When George Strait arrives at BOK Center this Thursday night, his reputation casts a long shadow. Over a 30 year career he has released 89 singles, 44 of which have reached No. 1 on the Billboard country charts. At the same time, he has won 22 CMAs (Country Music Association awards), including consecutive Entertainer of the Year honors in 1989 and 1990, and holds the record for most CMA nominations. He also holds the record for most awards and nominations in the corresponding Academy of Country Music (ACM) Awards.
Over the years, Strait has become the powerhouse performer that sets the standard for traditional country music, an artist that can tour arenas or stadiums and still play to sold out crowds across the country. For all the clout and star power that he carries, however, he's never been shy about taking other huge talents out on the road with him. In the past, he has shared the stage with Oklahoma's own Reba McEntire, but this time out he has chosen another of country music's most powerful female voices to accompany him with Martina McBride sharing the bill on the current tour.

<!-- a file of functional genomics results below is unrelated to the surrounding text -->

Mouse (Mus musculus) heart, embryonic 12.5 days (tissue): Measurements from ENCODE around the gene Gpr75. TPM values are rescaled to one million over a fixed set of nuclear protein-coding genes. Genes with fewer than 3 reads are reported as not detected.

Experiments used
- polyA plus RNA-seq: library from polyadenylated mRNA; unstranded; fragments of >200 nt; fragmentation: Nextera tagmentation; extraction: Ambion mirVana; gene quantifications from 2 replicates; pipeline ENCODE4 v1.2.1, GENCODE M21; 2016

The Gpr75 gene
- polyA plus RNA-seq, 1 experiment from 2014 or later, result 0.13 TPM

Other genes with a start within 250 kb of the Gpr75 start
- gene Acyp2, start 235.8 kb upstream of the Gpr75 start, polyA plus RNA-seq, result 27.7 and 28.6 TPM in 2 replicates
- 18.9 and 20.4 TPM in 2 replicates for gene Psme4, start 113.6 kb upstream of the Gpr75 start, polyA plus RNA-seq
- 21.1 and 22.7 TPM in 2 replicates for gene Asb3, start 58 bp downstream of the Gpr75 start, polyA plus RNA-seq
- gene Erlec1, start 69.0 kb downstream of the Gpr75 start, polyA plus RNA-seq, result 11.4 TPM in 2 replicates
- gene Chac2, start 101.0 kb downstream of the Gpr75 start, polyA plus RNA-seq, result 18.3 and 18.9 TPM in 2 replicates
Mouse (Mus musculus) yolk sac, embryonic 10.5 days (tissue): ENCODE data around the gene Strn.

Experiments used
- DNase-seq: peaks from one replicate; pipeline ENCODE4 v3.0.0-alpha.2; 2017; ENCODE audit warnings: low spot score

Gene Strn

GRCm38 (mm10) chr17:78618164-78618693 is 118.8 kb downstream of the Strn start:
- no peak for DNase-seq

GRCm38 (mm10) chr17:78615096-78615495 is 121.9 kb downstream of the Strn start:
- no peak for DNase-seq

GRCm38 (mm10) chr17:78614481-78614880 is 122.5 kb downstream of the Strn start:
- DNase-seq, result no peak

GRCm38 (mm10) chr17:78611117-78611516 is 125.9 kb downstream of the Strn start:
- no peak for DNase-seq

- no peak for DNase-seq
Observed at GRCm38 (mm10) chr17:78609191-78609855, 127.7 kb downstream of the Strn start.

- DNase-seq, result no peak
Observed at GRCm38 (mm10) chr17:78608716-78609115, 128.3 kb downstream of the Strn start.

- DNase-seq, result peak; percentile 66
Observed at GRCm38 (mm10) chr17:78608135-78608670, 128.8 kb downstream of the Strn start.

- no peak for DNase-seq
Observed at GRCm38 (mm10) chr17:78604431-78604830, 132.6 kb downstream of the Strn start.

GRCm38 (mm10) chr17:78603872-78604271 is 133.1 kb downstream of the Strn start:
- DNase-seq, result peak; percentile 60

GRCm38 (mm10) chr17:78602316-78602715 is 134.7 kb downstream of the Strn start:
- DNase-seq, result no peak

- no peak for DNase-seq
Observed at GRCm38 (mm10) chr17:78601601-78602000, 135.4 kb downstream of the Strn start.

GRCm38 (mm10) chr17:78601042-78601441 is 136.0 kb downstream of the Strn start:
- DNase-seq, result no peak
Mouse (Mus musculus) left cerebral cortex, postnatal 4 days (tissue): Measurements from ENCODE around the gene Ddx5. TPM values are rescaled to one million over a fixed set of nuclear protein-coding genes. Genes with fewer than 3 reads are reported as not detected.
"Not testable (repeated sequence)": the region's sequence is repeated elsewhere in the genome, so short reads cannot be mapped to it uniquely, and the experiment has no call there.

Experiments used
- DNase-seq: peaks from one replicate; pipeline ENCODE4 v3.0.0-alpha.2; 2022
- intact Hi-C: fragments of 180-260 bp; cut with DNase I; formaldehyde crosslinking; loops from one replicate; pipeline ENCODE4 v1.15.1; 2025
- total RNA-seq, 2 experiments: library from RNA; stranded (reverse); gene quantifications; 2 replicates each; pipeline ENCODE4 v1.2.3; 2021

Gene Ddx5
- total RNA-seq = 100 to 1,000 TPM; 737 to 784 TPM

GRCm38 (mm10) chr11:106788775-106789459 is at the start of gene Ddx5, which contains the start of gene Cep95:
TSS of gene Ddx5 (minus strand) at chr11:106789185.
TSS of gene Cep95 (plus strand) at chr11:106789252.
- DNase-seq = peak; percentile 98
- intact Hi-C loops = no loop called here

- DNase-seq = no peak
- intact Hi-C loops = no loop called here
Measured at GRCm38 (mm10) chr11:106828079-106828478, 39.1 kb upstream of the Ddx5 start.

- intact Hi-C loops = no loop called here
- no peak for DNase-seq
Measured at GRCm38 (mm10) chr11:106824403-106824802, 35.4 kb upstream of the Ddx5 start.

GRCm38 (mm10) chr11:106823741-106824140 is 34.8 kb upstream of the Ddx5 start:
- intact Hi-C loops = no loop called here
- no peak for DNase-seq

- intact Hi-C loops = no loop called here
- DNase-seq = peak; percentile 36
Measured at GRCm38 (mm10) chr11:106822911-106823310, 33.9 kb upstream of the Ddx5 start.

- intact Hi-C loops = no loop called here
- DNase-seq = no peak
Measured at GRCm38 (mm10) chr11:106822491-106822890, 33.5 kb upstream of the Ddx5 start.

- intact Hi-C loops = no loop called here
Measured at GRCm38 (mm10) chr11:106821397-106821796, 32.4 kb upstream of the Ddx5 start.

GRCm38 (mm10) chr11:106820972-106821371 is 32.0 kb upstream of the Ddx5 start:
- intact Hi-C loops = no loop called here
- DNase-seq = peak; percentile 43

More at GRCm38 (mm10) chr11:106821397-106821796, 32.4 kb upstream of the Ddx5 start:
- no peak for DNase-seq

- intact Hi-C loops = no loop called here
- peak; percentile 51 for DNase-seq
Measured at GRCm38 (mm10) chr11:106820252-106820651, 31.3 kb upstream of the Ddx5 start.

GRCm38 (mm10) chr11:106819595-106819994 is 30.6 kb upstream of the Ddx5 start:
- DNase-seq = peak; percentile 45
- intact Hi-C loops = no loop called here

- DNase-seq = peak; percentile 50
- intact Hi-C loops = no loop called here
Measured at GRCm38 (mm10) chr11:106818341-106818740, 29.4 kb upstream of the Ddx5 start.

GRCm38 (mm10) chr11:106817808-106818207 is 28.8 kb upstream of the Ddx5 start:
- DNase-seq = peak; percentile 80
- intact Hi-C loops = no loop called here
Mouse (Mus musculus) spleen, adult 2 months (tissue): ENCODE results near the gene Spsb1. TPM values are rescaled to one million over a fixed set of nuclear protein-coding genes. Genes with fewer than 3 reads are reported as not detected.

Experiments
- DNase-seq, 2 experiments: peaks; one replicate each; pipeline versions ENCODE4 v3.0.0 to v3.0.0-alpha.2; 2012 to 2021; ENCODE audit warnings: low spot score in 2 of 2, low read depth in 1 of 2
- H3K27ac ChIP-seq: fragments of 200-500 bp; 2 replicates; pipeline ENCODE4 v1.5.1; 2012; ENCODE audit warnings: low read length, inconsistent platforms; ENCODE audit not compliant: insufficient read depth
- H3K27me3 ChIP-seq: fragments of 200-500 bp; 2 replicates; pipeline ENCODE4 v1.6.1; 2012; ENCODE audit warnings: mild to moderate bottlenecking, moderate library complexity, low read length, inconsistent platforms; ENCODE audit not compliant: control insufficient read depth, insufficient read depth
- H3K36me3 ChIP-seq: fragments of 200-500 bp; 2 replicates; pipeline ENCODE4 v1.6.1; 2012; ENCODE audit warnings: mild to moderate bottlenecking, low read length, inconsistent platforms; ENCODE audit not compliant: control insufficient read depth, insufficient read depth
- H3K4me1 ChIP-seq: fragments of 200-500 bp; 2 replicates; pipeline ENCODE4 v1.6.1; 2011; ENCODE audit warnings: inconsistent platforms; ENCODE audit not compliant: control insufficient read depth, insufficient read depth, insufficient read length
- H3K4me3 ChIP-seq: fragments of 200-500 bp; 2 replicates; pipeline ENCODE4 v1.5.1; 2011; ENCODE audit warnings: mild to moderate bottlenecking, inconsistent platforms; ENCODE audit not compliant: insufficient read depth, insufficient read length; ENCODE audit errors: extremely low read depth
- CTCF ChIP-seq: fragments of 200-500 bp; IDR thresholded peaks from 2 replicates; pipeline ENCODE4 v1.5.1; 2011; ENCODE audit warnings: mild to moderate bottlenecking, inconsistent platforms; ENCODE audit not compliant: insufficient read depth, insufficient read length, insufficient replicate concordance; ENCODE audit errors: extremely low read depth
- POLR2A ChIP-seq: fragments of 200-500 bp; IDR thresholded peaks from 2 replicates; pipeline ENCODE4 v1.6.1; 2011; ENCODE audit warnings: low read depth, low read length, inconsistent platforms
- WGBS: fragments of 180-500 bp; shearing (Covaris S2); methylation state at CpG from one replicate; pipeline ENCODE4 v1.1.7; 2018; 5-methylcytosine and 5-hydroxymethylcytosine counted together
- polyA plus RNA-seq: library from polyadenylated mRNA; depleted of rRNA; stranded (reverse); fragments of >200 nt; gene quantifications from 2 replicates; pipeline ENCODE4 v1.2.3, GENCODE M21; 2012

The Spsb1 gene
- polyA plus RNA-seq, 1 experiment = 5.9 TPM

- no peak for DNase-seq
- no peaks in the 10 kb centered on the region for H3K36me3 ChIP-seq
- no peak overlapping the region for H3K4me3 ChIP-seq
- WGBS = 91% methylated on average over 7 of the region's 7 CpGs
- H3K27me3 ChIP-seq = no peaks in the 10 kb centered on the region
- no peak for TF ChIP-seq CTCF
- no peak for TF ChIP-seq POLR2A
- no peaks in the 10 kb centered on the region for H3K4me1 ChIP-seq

McBride has had quite a career of her own, landing four CMA Female Vocalist of the Year trophies, three ACM Female Vocalist awards and a Grammy over the course of a nearly 20 year career. Even so, when McBride's contract with RCA records expired, instead of playing it safe and following the status quo, she signed with a relatively young label, Republic Nashville, with an eye on continuing to reach new heights with her career.